Are you IN or OUT on 23 June?
2nd June 2016
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You may wonder why as Recruiters we are talking about this issue but as you see below it is key critical for everyone.

As a recruitment company and member of the REC (Recruitment & Employment Confederation) our stance is to stay in and it doesn’t have to be the team's personal view but it is the company view.

The United Kingdom European Union membership referendum, also known as the EU referendum within the United Kingdom, is a referendum that is scheduled to take place in the United Kingdom and Gibraltar on 23 June 2016. Membership of the European Union has been a topic of debate in the United Kingdom since the country joined the European Economic Community (the "Common Market"), as it was known then, in 1973.

Here you can find the answers to some of the common questions:

What is the exact question we are being asked to vote on?
The exact wording on the ballot paper will be; “Should the United Kingdom remain a member of the European Union or leave the European Union?” Everyone on the electoral roll will then have the opportunity to vote for one of the following; ‘Remain a member of the European Union’ or ‘Leave the European Union’. The Electoral Commission proposed this question which has now been approved.

How much does the UK give to the EU?
An accurate figure is just under £250Million a week, or £13Billion a year. This takes into account the UK’s rebate. In 2015 the EU’s spending on the UK was £4.5Billion, meaning the net contribution was about £8.5Billion. The £55Million a day figure that is often quoted doesn’t take into account the UK’s rebate, and is based on all EU spending by government AND some other sources. A more accurate figure would appear to be £35Million a day in total with a net contribution of £23Million a day (Source: fullfact.org).

So the UK is a net contributor to the EU, but various regions of the UK, where living standards fall short of the EU average, do receive significant levels of support from the budget through the European Regional Development Fund and the European Social Fund.

How will leaving the EU affect migration?
Currently we can control non-EU migration, but all EU citizens have a right to travel to the UK.  If the UK left the EU, it could choose to change the rules to ensure all migration was based on the same criteria. To achieve the net migration target figures that the Government is aiming for (below 100,000pa), we have to have more restrictions on non-EU migration to try and balance the numbers from the EU.  In practice this means restricting often those from English speaking countries, and not having  the ability to specifically welcome people who have the skills we need, students, people who could invest etc. However the stats below show that the overwhelming numbers of people coming here from the EU are here to work.

Will the ‘pull factor’ change as a result of the Prime Minister’s deal?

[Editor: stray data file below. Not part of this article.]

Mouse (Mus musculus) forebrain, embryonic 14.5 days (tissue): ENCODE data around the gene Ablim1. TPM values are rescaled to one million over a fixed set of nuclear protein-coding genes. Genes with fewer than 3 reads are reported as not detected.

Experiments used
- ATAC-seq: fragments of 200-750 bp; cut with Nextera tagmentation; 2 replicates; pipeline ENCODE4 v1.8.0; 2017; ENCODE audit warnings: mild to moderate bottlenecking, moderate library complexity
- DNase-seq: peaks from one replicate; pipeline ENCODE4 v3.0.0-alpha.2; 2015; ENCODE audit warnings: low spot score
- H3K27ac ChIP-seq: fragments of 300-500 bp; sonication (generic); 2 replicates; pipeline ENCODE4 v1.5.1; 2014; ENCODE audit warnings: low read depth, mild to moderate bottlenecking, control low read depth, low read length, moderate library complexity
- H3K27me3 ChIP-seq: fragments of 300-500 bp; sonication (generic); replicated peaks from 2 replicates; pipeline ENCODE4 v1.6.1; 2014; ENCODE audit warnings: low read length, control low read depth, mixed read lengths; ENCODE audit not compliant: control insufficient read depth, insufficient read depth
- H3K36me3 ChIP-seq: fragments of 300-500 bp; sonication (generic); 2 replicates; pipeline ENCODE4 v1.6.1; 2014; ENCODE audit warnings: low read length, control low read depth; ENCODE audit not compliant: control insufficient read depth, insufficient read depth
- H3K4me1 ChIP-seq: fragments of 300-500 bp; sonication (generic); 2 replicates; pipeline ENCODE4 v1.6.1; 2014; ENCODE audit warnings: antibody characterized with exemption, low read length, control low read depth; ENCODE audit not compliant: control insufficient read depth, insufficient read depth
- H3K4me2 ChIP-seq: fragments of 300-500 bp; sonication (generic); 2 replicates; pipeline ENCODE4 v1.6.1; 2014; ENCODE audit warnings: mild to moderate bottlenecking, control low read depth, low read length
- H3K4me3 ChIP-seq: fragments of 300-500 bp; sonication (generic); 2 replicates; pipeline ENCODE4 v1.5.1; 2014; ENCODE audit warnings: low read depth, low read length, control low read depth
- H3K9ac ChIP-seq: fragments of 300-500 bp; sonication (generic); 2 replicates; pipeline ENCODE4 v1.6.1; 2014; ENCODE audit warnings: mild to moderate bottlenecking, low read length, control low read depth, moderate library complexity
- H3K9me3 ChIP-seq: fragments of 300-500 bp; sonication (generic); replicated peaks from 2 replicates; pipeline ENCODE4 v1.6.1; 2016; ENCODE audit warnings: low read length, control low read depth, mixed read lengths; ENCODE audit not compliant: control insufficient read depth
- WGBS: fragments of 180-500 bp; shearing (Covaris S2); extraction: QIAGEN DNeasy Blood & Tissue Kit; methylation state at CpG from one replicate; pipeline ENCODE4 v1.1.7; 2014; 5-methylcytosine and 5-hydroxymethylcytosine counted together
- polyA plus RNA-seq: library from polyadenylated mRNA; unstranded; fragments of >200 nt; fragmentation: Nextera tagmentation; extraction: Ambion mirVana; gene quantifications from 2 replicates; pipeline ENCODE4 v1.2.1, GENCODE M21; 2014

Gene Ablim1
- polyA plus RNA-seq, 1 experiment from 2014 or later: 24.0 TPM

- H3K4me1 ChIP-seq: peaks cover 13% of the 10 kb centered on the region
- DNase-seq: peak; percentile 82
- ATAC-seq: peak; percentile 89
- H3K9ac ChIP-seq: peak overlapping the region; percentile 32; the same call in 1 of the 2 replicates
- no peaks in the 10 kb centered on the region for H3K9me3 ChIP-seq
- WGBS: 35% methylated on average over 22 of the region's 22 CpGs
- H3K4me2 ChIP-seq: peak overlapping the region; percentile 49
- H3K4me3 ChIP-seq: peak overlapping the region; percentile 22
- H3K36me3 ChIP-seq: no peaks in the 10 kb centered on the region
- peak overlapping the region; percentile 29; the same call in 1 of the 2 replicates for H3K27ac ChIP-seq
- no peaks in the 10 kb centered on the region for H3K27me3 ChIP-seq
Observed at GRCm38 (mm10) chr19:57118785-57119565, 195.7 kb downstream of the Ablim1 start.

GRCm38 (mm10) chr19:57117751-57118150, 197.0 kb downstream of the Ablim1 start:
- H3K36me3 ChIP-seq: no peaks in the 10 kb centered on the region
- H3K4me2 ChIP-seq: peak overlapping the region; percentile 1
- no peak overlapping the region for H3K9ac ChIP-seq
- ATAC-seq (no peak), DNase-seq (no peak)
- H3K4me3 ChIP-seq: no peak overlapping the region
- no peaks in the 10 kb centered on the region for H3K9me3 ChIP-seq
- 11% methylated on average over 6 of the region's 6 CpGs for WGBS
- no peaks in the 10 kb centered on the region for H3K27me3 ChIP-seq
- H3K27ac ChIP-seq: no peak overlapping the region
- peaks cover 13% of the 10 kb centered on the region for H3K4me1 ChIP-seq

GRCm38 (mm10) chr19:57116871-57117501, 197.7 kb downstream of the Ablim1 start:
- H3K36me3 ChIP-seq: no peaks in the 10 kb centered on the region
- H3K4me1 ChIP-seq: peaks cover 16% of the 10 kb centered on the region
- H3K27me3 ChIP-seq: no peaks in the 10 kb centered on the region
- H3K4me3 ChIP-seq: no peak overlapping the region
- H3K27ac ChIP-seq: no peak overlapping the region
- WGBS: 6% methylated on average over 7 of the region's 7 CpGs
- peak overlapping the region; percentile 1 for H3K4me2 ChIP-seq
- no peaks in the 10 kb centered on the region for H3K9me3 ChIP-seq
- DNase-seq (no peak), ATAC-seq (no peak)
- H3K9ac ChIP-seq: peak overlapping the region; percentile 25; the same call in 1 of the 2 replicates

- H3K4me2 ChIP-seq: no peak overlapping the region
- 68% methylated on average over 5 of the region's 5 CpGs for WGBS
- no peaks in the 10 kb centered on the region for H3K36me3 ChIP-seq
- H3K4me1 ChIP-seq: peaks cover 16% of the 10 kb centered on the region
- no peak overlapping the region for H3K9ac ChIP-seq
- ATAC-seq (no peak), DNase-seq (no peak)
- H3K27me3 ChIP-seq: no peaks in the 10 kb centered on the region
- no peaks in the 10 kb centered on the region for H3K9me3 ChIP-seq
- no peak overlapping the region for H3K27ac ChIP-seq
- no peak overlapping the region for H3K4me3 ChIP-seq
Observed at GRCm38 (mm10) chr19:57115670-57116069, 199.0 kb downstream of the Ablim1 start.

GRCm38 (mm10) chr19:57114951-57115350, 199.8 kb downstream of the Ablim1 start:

It is thought that changes to benefit entitlements will have an effect on how many people want to come to the UK.  Other issues such as the introduction of the minimum living wage is likely to mean that we will remain attractive.
  

What is the rate of migration?

Migration was 617,000 to the year ending September 2015, emigration was 294,000 and therefore net migration was 323,000.
Net migration from the EU to UK was 170,000 of which 96,000 came with a job to go to, and 69,000 were looking for work.
There were 38,878 asylum applications, up 20% on the year.
There are now 2 million EU nationals employed in the UK, and 1.2 million non-EU nationals (Source ONS).

How will trade be affected?
The share of UK exports going to the EU has declined in recent years, but remains our most important trading partner. In 2014 it accounted for 45% (down from 55% in 2002) of UK goods and services exports (£230 billion) and 53% of UK imports (£289 billion). Some argue that membership of the EU allows the UK to benefit from better trade deals than it would be able to negotiate on its own.  However, EU membership entails some compromises and limits the UK’s ability to prioritise its own interests. Leaving the EU would allow the UK to set its own trade and investments policies but there could be some costs associated with this (Source House of Commons Library).

Jobs
There would be significant change to the UK employment law if we left the EU; at the moment much of this comes from Europe. For e.g. ‘Working Time Regulations’, and ‘Agency Worker Regulations’ would need to be confirmed, repealed or amended in UK law. Trade unions are likely to oppose any perceived going back on rights originating from the Social Chapter.

 

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About the Author

Mandy Brook

Member since: 10th February 2012

I am the MD of a commercial employment agency covering the South East but with strong ties with the Eastbourne Community -60% of our candidates & clients come from recommendation, referral & reputation;...

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